Brook v. Sistema Universitario Ana G. Mendez, Inc.

Filing 30

ORDER: Defendant's Motion to Dismiss 15 is partially granted as described herein. Plaintiff's Count I is dismissed without prejudice. Plaintiff may amend her Complaint, if she wishes, within fourteen (14) days of this Order. Signed by Judge James S. Moody, Jr. on 5/4/2017. (LN)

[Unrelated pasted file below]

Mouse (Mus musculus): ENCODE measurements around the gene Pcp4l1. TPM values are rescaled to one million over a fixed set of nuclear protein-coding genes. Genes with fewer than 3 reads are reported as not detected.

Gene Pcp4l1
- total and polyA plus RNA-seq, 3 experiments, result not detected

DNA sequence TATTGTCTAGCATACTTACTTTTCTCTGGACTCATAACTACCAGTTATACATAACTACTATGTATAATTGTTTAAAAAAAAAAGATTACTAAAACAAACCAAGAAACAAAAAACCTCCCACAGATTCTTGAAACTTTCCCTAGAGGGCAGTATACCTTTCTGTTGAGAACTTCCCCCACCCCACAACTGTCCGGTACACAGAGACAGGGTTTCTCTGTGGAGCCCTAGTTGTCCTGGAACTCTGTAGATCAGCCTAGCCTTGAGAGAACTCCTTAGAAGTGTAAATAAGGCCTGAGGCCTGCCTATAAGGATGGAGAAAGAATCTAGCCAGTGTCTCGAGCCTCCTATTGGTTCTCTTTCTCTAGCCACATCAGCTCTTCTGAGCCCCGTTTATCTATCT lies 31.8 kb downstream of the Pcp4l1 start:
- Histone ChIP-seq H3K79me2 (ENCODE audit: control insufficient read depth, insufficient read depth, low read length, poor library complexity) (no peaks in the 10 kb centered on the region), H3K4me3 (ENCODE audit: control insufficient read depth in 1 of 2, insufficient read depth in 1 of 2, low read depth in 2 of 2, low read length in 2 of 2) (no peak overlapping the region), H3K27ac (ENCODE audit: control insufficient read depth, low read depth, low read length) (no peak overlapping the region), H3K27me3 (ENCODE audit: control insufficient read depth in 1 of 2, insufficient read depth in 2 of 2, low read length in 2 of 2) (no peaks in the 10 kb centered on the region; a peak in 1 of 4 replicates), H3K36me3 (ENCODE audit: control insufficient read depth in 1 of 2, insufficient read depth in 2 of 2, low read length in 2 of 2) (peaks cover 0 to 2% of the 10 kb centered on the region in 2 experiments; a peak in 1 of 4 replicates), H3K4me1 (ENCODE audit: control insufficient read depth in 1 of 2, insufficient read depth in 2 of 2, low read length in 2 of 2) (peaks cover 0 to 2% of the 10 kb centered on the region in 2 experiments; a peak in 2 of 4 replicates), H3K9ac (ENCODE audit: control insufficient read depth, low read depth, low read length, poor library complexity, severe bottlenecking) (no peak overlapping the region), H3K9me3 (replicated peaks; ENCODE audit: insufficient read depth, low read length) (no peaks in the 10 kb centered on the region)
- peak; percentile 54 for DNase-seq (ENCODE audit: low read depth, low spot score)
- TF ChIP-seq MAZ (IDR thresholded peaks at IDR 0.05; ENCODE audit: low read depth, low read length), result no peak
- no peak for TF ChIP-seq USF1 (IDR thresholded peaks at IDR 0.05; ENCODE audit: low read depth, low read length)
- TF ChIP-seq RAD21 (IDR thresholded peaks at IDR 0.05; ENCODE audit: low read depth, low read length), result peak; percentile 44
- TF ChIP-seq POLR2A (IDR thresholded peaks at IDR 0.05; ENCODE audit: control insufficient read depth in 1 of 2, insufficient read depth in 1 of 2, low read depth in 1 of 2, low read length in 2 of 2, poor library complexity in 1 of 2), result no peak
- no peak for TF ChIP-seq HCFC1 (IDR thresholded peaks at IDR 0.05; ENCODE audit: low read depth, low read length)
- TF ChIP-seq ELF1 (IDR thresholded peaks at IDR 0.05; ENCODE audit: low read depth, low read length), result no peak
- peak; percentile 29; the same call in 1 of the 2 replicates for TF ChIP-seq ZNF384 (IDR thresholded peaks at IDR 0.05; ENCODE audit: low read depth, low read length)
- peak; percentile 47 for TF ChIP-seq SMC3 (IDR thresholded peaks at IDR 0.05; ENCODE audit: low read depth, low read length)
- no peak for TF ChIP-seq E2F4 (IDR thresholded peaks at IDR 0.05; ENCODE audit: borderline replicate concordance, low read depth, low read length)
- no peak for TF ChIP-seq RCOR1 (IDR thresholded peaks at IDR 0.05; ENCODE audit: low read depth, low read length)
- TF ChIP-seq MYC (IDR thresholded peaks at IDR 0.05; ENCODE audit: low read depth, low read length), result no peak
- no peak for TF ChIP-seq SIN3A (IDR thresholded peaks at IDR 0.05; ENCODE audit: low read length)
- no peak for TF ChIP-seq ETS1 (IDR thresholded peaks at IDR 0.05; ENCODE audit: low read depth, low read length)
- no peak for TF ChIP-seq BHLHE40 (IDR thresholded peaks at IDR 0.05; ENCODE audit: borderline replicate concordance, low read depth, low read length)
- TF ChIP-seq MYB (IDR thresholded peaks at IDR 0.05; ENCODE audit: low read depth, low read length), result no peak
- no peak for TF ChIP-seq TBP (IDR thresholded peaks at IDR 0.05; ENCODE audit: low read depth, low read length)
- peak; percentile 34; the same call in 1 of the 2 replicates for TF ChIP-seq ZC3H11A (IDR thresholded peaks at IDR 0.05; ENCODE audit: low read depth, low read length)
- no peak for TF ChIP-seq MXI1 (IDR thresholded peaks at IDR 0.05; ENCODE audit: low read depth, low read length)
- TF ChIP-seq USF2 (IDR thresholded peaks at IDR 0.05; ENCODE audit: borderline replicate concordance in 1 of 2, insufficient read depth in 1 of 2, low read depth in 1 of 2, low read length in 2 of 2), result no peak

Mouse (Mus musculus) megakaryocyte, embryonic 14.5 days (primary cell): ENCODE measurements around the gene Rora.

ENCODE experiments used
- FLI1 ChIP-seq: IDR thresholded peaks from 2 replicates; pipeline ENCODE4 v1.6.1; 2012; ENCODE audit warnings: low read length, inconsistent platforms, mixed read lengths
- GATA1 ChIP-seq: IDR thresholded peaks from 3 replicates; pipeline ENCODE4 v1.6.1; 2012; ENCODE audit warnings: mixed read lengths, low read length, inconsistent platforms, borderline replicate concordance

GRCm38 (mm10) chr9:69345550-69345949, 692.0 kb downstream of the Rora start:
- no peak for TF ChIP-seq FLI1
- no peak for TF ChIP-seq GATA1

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UNITED STATES DISTRICT COURT MIDDLE DISTRICT OF FLORIDA TAMPA DIVISION YELANIS BROOK, Plaintiff, v. Case No: 8:17-cv-171-T-30AAS SISTEMA UNIVERSITARIO ANA G. MENDEZ, INC., Defendant. ORDER THIS CAUSE comes before the Court upon Defendant's Motion to Dismiss (Doc. 15), Plaintiff’s Response in Opposition (Doc. 17), and Defendant’s Reply (Doc. 27). Upon review, the Court partially grants Defendant’s motion. As discussed herein, the Court will dismiss Count I without prejudice. BACKGROUND Sistema Universitario Ana G. Mendez, Inc. (“SUAGM”) is a non-profit that operates three universities in Puerto Rico. It has expanded to include several campuses in the U.S., including one in Tampa. Plaintiff Yelanis Brook completed a Master’s degree in Education (i.e., Guidance and Counseling) at SUAGM’s Tampa campus. Subsequently, she filed this action. She alleges that SUAGM intentionally discriminates against Latinos like herself by targeting them for a fraudulent educational program. Plaintiff’s fifty-three page Complaint (Doc. 1) details a number of fraudulent practices allegedly committed by SUAGM. 1 For example, SUAGM’s Tampa campus represents to students that they will be attending a SUAGM institution when in fact SUAGM has outsourced the operation of its U.S. educational programs to Agmus Ventures, Inc., an unlicensed, unaccredited, for-profit entity. The U.S. campuses benefit from SUAGM’s name recognition in the Latino community but are vastly inferior to the Puerto Rico universities in fourteen areas: management, faculty, course materials, preparation of academic content, delivery of academic programs, CACREP accreditation, internships, entry/exit requirements, facilities, libraries, technology, mission, history, and intellectual development. The Complaint also describes other fraudulent practices, including that SUAGM’s Tampa campus knowingly misrepresents that its Master’s program is a State-Approved Educator Preparation Program, that it is capable of providing valid internships required to work in public schools in Florida, and that it validates college credits and degrees from foreign colleges. These misrepresentations induced Plaintiff to enroll in SUAGM’s program and take out significant debt to pay SUAGM’s tuition, which she would not have done had she known she would receive a worthless degree. This action bears similarities to cases filed against for-profit schools but is somewhat unique in that Plaintiff alleges that SUAGM specifically targets low-income Latinos, many of whom are recent immigrants to the U.S., for its “sham” program. It both 1 For purposes of evaluating Defendant’s Motion to Dismiss, the Court must assume all of these factual allegations are true. 2 targets its marketing to the Latino population and enrolls Latino students in numbers highly disproportionate to their rate in the population. She alleges that “nearly all” of SUAGM’s “victims” are Latino and the “majority” are immigrants. She believes SUAGM targets this population because it believes they are unsophisticated, do not understand English, and do not understand how the educational and legal systems work in the U.S. Plaintiff’s Complaint asserts five claims. Plaintiff contends that SUAGM violated the Equal Credit Opportunity Act (Count I), Title VI of the Civil Rights Act of 1964 (Count II), and Florida’s Deceptive and Unfair Trade Practices Act (Count III), that it breached an implied-in-fact contract (Count IV), and that it fraudulently induced her to contract (Count V). SUAGM argues that Plaintiff has failed to state a claim under the Equal Credit Opportunity Act or Title VI of the Civil Rights Act of 1964, and therefore the Court lacks subject matter jurisdiction to hear Plaintiff’s state law claims. LEGAL STANDARD In reviewing a pro se complaint, the court must hold the pro se pleading to a less stringent standard and must construe the complaint liberally. Tannenbaum v. United States, 148 F.3d 1262, 1263 (11th Cir. 1998) (per curiam) (citation omitted). Although courts afford liberal construction to pro se litigants’ pleadings, litigants appearing pro se must still meet minimal pleading standards. Olsen v. Lane, 832 F. Supp. 1525, 1527 (M.D. Fla. 1993). Federal Rule of Civil Procedure 12(b)(6) allows a court to dismiss a complaint when it fails to state a claim upon which relief can be granted. When reviewing a motion to dismiss, a court must accept all factual allegations contained in the complaint as true. 3 Erickson v. Pardus, 551 U.S. 89, 94 (2007) (internal citation omitted). It must also construe those factual allegations in the light most favorable to the plaintiff. Hunt v. Aimco Properties, L.P., 814 F.3d 1213, 1221 (11th Cir. 2016) (internal citation omitted). To withstand a motion to dismiss, the complaint must include “enough facts to state a claim to relief that is plausible on its face.” Bell Atl. Corp. v. Twombly, 550 U.S. 544, 570 (2007). A claim has facial plausibility “when the plaintiff pleads factual content that allows the court to draw the reasonable inference that the defendant is liable for the misconduct alleged.” Ashcroft v. Iqbal, 556 U.S. 662, 678 (2009). Pleadings that offer only “labels and conclusions,” or a “formulaic recitation of the elements of a cause of action,” will not do. Twombly, 550 U.S. at 555. DISCUSSION I. Equal Credit Opportunity Act The Equal Credit Opportunity Act (“ECOA”) makes it unlawful “for any creditor to discriminate against any applicant, with respect to any aspect of a credit transaction . . . on the basis of race, color, religion, national origin, sex or marital status, or age.” 15 U.S.C. § 1691(a)(1). ECOA and its regulations define a “creditor” as anyone who extends credit, regularly arranges for the extension of credit, or refers prospective applicants to creditors in the course of his or her business. 15 U.S.C. § 1691a(e); 12 C.F.R. § 202.2(l). A credit transaction is defined as “every aspect of an applicant’s dealings with a creditor regarding an application for credit or an existing extension of credit (including, but not limited to, information requirements; investigation procedures; standards of credit worthiness; terms of credit; furnishing of credit information; revocation, alteration, or termination of credit; 4 and collection procedures).” 12 C.F.R. § 202.2(m). Due to ECOA’s expansive language, courts have held that creditors can be held liable not only for denying credit to members of a protected class (i.e., redlining) but also for offering them credit on terms that are predatory or unfair (i.e., reverse redlining). E.g., U.S. ex rel. Cooper v. Auto Fare, Inc., No. 3:14-CV0008-RJC, 2014 WL 2889993, at *1-3 (W.D.N.C. June 25, 2014); M & T Mortg. Corp. v. White, 736 F. Supp. 2d 538, 574-76 (E.D.N.Y. 2010); Hargraves v. Capital City Mortg. Corp., 140 F. Supp. 2d 7, 20-23 (D.D.C. 2000). For example, in one case, a court held that a plaintiff stated an ECOA claim by alleging that a chain of car dealerships located in African-American neighborhoods offered installment sales contracts with disproportionately high sales prices, large down payments, and high interest rates and repossessed their customers’ cars even when they were not in default. Cooper, 2014 WL 2889993, at *1, *3. The Complaint alleges facts sufficient to demonstrate that SUAGM is a “creditor” as defined by ECOA. Although it does not appear that SUGAM itself offered loans, it did refer prospective loan applicants to creditors. For example, Plaintiff alleges that SUAGM provided students with marketing materials to incentivize them to apply for federal student loans and even entered them in a drawing to win a new iPad if they applied for the loans by a certain date. (Doc. 1, ¶ 152.) Even so, the Complaint does not state a claim under ECOA. Plaintiff does not explicitly describe the credit transaction she believes was unlawful, other than to note that she took out federal student loans in excess of $40,000. (Id. at ¶¶ 142, 146, 152, 179). Plaintiff does not describe any aspects of the credit transaction (as opposed to SUAGM’s 5 fraudulent enrollment tactics) that she believes were discriminatory. Although she refers to the loans she took out as “predatory” and “unfair” (Id. at ¶¶ 3, 4, 40, 137, 159), she does not describe any specific loan terms that she believes were predatory or unfair. Given that the federal government determines students’ eligibility for its graduate student loans and offers those loans to all eligible students on the same terms, it is unlikely that Plaintiff can allege facts sufficient to demonstrate that her loan terms were unfair. Nonetheless, the Court will allow Plaintiff an opportunity to amend her pleading if she wishes. II. Title VI of the Civil Rights Act of 1964 Title VI provides that “[n]o person in the United States shall, on the ground of race, color, or national origin, be excluded from participation in, be denied the benefits of, or be subjected to discrimination under any program or activity receiving Federal financial assistance.” 42 U.S.C. § 2000d. Title VI itself prohibits only instances of intentional discrimination. 2 Alexander v. Sandoval, 532 U.S. 275, 282 (2001) (internal citation omitted). SUAGM argues that Plaintiff’s Title VI claim should be dismissed for two reasons. First, it argues that Plaintiff has not sufficiently alleged that it intentionally discriminated against her because she is Latino, in part because she has not alleged that SUAGM treated 2 The regulations implementing Title VI also prohibit programs from utilizing facially neutral criteria or methods of administration that have a discriminatory effect on members of protected classes (i.e., from engaging in practices that have a disparate impact on those classes). 28 C.F.R. § 42.104(b)(2). However, the Supreme Court has held that litigants do not have a private right of action to enforce the disparate impact regulations and only the Department of Justice can do so. Alexander, 532 U.S. at 293. 6 her differently than a non-Latino student in its educational program. Second, it argues that Plaintiff’s Title VI claim is best characterized as a claim that SUAGM engaged in discriminatory advertising, and discriminatory advertising alone cannot violate Title VI. The Court disagrees. The Complaint alleges that SUAGM intentionally targets Latinos, many of whom are recent immigrants to the U.S, for a “sham” educational program. It does not allege that SUAGM employed facially neutral practices that disparately and negatively impacted Latinos; rather, it alleges that SUAGM deliberately targeted the Latino population for a fraudulent scheme. The Complaint makes factual allegations from which the Court can reasonably infer intentionality. For example, the Complaint alleges that SUAGM’s student population is disproportionately (i.e., “nearly all”) Latino. (Doc. 1, ¶¶ 4, 145.) It also alleges facts sufficient to indicate that this disproportionality is due to intentional targeting. The Complaint notes that SUAGM has made statements that “Latinos” are its target market. (Id. at ¶ 148.) It strategically placed its U.S. campuses in cities “emerging with Hispanic market[s].” (Id. at ¶ 145.) In addition, it intentionally recruits Latinos for its educational programs by focusing its marketing on channels that disproportionately reach a Latino audience (e.g., by advertising on Univision and Telemundo, Spanish-language radio stations, Spanish-language newspapers, Spanish-language websites, and outdoor bus stations), as well as by using social media, telemarketing, and direct mail campaigns to target prospective Latino students. (Id. at ¶¶ 5, 139-141, 149-150.) 7 Plaintiff is not arguing that targeted advertising alone constitutes a violation of Title VI. Rather, she is arguing that targeting her for a fraudulent scheme because of her ethnicity or national origin violates Title VI. It is the combination of the targeted advertising and the allegedly “sham” educational program that allows the Court to infer intentional discrimination. The discrimination claim arises from the harmful product being peddled; the targeted advertising simply helps to prove that the discrimination was intentional. 3 The Court sees no reason why Plaintiff cannot pursue her Title VI claim using a theory akin to reverse redlining. Courts have allowed plaintiffs to advance reverse redlining theories under other civil rights laws, like ECOA, the Fair Housing Act (“FHA”), and sections 1981 and 1982. See, e.g., Clark v. Universal Builders, Inc., 501 F.2d 324, 334 (7th Cir. 1974) (§ 1982); M & T Mortg. Corp. v. White, 736 F. Supp. 2d at 574-76 (ECOA and FHA); Matthews v. New Century Mortg. Corp., 185 F. Supp. 2d 874, 885-88 (S.D. Ohio 2002) (ECOA and FHA); Hargraves, 140 F. Supp. 2d at 19-20 (FHA, § 1981, § 1982); 3 The Court has not ignored Brown v. Phillip Morris, Inc., which SUAGM cited to argue that this case involves a discriminatory advertising claim that is not actionable. That said, the Court is not bound by that case and does not find it persuasive. In Brown, the African American plaintiffs argued that the defendant tobacco companies violated section 1981 (prohibiting discrimination in making and enforcing contracts) and 1982 (prohibiting discrimination in owning, leasing, and conveying property) by targeting advertising of harmful menthol cigarettes to African Americans. Brown v. Phillip Morris, Inc., No. CIV.A.985518, 1999 WL 783712 (E.D. Pa. Sept. 22, 1999). The court held that the plaintiffs had not stated a claim under either statute. However, the court decided that discriminatory advertising cannot violate sections 1981 and 1982 based on dicta in a Supreme Court case specifically discussing those sections, as compared to more comprehensive civil rights statutes. In addition, the facts in Brown were distinguishable. For example, although African Americans used menthol cigarettes in numbers disproportionate to their rate in the population, they still constituted the minority of menthol cigarette smokers. 8 Contract Buyers League v. F & F Inv., 300 F. Supp. 210, 216 (N.D. Ill. 1969) (§ 1982). The reasons to allow reverse redlining claims under Title VI are similar—construing the statute differently would mean that Title VI, part of the Civil Rights Act “created to be an instrument for the abolition of discrimination, allows [this] injustice so long as it is visited exclusively on [one ethnic group].” Contract Buyers League, 300 F. Supp. at 216. For the foregoing reasons, it is ORDERED AND ADJUDGED that: 1. Defendant's Motion to Dismiss (Doc. 15) is partially granted as described herein. 2. Plaintiff’s Count I is dismissed without prejudice. 3. Plaintiff may amend her Complaint, if she wishes, within fourteen (14) days of this Order. DONE and ORDERED in Tampa, Florida, on May 4th, 2017. Copies furnished to: Counsel/Parties of Record 9